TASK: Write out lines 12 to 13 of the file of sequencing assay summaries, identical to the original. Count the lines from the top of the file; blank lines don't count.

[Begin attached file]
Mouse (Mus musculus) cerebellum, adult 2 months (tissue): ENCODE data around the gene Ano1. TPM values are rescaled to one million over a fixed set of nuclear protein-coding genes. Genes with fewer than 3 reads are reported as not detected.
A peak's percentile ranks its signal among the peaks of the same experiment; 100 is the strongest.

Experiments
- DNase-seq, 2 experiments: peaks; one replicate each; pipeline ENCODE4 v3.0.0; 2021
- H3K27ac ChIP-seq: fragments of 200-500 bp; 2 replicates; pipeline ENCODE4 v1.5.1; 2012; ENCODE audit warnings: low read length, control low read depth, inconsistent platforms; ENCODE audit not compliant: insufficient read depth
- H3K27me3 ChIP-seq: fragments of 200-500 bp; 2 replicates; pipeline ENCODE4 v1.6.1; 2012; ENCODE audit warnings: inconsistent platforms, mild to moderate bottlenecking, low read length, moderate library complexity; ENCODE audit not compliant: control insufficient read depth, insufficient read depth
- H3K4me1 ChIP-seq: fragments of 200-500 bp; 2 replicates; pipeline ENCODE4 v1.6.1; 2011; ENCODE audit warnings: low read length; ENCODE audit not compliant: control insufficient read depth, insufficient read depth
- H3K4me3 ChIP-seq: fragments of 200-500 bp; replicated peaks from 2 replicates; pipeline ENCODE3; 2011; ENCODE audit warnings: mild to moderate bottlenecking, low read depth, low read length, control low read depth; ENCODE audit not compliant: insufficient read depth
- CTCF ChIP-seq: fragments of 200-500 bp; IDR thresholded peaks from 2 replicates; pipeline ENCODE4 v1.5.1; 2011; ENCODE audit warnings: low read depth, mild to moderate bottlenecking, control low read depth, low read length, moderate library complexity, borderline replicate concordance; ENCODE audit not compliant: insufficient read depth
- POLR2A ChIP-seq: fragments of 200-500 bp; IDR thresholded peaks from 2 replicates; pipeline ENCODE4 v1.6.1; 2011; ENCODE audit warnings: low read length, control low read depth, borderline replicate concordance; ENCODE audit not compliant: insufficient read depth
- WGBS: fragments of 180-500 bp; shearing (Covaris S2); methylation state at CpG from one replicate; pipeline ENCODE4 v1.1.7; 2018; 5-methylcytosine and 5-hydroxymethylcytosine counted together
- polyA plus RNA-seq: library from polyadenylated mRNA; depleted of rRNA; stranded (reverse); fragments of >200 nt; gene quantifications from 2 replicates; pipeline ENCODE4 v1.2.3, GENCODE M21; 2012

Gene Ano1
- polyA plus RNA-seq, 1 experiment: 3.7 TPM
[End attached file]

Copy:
- polyA plus RNA-seq: library from polyadenylated mRNA; depleted of rRNA; stranded (reverse); fragments of >200 nt; gene quantifications from 2 replicates; pipeline ENCODE4 v1.2.3, GENCODE M21; 2012

Gene Ano1